Studies show that Nordic walking improves the ability of patients with heart disease to function

Cardiac rehabilitation and exercise programs following major cardiovascular events are associated with significant improvements in functional capacity and cardiorespiratory fitness, as well as mental health. However, some people do not enjoy monotonous forms of exercise such as walking and stationary cycling, and therefore may stop exercising after completing their cardiovascular rehabilitation program.

Researchers are exploring more diverse exercise options that could interest more people to see if they could get more people to continue training and what benefits it could bring.

Growing evidence suggests that unconventional exercise measures, such as high-intensity interval training and Nordic walking, are more effective than traditional exercise methods in improving performance as measured by a six-minute walk test — an important predictor of cardiovascular events in patients with coronary artery disease. arterial disease. Nordic walking is an enhanced form of walking exercise that uses specially designed rods for both upper and lower body muscles.

“Patients with coronary artery disease often have impaired functioning, poor quality of life, and an increased risk and mortality from subsequent cardiovascular events,” the lead researcher explained. Jennifer L. Reed, PhD, Laboratory of Exercise Physiology and Cardiovascular Health, Department of Cardiac Prevention and Rehabilitation, Institute of Cardiology, University of Ottawa; Medical Faculty; and School of Kinetics, Faculty of Health Sciences, University of Ottawa, ON, .

The researchers compared the prolonged effects of 12 weeks of rehabilitation on 1) high-intensity interval training; 2) medium-intensive continuous training; and 3) Nordic walking, on the functioning, quality of life, and symptoms of depression in patients with coronary artery disease. One hundred and thirty patients were randomized to 12 weeks of training in one of these three groups, followed by a 14-week observation phase.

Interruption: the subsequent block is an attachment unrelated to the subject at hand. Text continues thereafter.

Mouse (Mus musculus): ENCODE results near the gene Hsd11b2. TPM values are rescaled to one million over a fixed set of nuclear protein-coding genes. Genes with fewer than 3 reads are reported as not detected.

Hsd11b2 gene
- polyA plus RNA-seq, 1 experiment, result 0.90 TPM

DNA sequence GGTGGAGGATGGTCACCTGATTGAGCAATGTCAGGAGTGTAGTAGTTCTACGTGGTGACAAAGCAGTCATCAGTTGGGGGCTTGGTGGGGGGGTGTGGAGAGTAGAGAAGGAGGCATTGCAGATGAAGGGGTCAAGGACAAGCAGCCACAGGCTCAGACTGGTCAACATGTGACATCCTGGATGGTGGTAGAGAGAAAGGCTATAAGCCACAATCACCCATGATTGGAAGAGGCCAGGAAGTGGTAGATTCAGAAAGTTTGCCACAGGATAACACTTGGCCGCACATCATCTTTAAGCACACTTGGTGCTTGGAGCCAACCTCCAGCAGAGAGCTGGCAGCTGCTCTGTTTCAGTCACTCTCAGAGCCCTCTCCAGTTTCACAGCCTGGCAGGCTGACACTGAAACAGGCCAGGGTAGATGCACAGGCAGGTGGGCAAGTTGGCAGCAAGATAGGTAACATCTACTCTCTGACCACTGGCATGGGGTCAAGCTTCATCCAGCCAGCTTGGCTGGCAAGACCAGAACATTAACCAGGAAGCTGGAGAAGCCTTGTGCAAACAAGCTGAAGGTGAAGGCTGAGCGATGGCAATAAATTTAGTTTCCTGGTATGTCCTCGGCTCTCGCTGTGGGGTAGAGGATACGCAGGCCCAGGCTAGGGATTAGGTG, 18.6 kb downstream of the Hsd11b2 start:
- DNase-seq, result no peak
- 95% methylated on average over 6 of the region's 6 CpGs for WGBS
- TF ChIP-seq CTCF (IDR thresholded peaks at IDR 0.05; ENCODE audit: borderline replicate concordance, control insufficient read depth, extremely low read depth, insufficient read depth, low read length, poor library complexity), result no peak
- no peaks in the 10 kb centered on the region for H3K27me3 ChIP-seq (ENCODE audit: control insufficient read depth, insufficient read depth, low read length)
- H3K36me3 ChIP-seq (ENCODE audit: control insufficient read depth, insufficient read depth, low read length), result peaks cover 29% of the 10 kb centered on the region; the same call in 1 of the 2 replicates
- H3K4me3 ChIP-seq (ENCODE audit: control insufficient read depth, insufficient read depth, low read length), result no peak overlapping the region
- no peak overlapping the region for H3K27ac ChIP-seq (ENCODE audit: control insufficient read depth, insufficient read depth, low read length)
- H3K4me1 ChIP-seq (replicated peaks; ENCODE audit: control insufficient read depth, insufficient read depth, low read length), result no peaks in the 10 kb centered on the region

Although all exercise programs improved depressive symptoms and quality of life, performance improved most after Nordic walking (+ 19 percent) compared with high-intensity interval training (+ 13 percent) and moderate-intensity continuous training. education (+12%).

“This is a key finding because lower functional capacity predicts a higher risk of cardiovascular events in people with coronary artery disease,” Dr. Reed noted. “Nordic walking binds the muscles of the core, upper and lower body while reducing the load on the knee, which may have improved performance.”

“No previous study has directly compared the long-term effects of high-intensity interval training, moderately intense continuous training, and Nordic walking,” he commented. Tasuku TeradaPhD, Laboratory of Exercise Physiology and Cardiovascular Health, Department of Cardiac Prevention and Rehabilitation, University of Ottawa Heart Institute, Ottawa, ON, Canada.

“This study is new in the sense that it simultaneously compared the lasting effects of different exercise programs (i.e., 14 weeks after the end of cardiovascular rehabilitation) that can be easily incorporated into daily exercise. according to their interests and needs, “he decided.

In the attached editorial Carl J. LavieMD, Cardiovascular Diseases Department, John Ochsner Heart and Vascular Institute, Ochsner Clinical School, University of School of Medicine, New Orleans, LA, USA, and colleagues noted that adding Nordic walking to a cardiovascular rehabilitation program could provide an ideal progression from regular to moderately intense continuous training or traditional walking, especially for patients with disabilities who may not tolerate high-intensity training, or for patients for whom high-intensity interval training may be contraindicated.

“Adding sticks to moderate-intensity walking is a simple and easy-to-use option to improve walking capacity, increase energy expenditure, activate upper body muscles, and improve other functional parameters such as posture, walking, and balance.” commented Dr. Lavie.

“Providing a variety of exercise options increases patient enjoyment and progress, which is important for engagement and maintenance. Exercises should be determined based on the patient’s goals, preferences, and abilities,” he advised.

Source: ANI

Source: The Nordic Page


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